Political Theory and Transitional Justice|
Fall 2011 not offered
|Certificates: Civic Engagement, International Relations, Social, Cultural and Critical Theory|
Transitional justice refers to the variety of legal, political, and social processes that occur as a society rebuilds after war and includes war crimes trials, truth commissions, and the creation of memorials. Although the term "transitional justice" is a recent one, the philosophical issues contained within it are at the core of political philosophy. What kind of society is best? What is the relationship between political institutions and human nature? What does justice mean? The purpose of this course is to understand the issues of transitional justice from both practical and philosophical perspectives and will include the case studies of World War II, South African apartheid, and the genocide in Rwanda.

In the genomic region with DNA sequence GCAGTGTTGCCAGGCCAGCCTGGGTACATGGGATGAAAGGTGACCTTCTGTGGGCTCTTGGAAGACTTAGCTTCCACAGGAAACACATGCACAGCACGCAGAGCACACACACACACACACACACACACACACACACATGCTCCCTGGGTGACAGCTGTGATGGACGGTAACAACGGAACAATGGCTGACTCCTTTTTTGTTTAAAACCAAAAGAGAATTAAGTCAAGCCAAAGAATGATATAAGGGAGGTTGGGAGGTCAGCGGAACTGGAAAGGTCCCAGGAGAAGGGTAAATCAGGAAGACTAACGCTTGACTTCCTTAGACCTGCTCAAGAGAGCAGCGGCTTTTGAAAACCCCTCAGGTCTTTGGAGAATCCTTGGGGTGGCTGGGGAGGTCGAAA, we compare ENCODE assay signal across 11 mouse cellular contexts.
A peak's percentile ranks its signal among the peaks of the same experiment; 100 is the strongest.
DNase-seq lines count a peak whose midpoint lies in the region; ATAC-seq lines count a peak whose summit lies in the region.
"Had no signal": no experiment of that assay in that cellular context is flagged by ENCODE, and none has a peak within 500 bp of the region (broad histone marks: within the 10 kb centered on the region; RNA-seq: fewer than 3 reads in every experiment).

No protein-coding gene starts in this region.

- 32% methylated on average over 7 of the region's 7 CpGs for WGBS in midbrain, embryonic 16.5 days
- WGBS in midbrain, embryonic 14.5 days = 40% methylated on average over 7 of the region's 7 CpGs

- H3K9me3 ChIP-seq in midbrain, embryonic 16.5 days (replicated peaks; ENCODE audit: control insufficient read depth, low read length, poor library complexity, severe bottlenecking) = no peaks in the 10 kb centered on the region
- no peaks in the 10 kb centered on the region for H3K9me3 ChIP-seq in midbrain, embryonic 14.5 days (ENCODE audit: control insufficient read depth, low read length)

||Gen Ed Area Dept:
|Course Format: Lecture / Discussion||Grading Mode: Graded|
||Fulfills a Major Requirement for: (AFST-MN)(CGST-MN)(CIVI-MN)(CSCT)(GOVT)(GOVT-Comparativ)(GOVT-Theory)
Arendt, Hannah. EICHMANN IN JERUSALEM: A REPORT ON THE BANALITY OF EVIL
Krog, Antjie. COUNTRY OF MY SKULL: GUILT, SORROW, AND THE LIMITS OF FORGIVENESS IN THE NEW SOUTH AFRICA
Spiegelman, Art. MAUS I: A SURVIVOR'S TALE
Minow, Martha. BETWEEN VENGEANCE AND FORGIVENESS: FACING HISTORY AFTER GENOCIDE AND MASS VIOLENCE
|Examinations and Assignments: |
Three papers (6-8 pages), midterm exam, debate.
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